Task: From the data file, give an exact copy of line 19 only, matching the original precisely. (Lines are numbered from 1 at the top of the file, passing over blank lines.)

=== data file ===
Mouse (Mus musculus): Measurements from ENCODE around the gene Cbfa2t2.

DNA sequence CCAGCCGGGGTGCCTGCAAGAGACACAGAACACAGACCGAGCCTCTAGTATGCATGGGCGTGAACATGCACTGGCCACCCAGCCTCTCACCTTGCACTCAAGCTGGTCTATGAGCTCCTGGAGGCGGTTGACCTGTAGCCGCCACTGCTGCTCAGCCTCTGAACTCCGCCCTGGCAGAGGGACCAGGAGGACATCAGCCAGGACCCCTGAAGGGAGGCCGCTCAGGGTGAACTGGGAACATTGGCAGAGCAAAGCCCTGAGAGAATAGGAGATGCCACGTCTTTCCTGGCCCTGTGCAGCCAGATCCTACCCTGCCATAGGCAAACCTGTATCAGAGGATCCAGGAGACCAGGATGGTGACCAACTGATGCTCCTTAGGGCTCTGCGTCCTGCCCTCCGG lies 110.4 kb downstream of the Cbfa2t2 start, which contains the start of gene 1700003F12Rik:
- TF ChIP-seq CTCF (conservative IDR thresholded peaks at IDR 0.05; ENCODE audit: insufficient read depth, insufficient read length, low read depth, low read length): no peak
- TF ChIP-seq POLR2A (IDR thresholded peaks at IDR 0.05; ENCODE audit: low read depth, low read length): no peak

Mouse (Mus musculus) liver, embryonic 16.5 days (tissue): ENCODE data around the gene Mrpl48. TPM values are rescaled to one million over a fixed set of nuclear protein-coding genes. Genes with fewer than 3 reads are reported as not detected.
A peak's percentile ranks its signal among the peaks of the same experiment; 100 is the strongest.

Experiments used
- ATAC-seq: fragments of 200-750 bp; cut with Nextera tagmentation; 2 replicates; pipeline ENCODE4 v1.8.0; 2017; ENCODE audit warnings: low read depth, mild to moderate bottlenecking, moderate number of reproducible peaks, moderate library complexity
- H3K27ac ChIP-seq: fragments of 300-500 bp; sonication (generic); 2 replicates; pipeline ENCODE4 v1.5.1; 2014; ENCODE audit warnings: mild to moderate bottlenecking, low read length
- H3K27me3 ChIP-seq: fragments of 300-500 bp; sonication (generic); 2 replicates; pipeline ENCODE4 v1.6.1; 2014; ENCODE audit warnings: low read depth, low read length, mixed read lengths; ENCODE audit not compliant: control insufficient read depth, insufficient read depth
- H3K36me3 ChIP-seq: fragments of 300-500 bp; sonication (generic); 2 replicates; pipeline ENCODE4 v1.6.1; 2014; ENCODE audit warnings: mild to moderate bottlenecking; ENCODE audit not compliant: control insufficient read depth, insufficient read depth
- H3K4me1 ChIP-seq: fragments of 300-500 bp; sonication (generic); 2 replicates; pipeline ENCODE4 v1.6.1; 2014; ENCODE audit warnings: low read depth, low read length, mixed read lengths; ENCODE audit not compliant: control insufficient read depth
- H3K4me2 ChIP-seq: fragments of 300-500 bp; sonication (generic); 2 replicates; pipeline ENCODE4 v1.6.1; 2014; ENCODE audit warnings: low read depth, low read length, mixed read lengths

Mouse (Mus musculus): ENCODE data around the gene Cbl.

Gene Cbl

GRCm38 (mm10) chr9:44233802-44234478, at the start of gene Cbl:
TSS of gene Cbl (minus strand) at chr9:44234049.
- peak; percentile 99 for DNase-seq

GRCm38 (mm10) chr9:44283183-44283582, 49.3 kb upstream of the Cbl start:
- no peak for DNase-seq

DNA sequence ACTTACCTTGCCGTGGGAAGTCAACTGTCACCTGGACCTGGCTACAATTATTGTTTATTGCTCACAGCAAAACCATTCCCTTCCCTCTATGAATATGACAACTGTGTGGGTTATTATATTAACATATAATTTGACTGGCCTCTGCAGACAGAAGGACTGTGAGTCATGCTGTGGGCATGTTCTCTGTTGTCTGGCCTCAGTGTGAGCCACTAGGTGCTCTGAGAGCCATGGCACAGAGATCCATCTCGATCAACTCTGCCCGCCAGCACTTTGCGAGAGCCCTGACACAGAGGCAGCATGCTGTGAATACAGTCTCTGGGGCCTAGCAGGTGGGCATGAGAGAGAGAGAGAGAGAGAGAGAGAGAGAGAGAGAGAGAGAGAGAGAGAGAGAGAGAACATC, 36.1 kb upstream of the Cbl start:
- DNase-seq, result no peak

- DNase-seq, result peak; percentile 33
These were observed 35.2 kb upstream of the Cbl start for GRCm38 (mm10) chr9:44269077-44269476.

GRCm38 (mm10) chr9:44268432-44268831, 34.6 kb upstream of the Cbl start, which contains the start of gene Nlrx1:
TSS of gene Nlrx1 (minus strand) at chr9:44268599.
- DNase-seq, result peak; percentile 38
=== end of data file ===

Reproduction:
GRCm38 (mm10) chr9:44283183-44283582, 49.3 kb upstream of the Cbl start: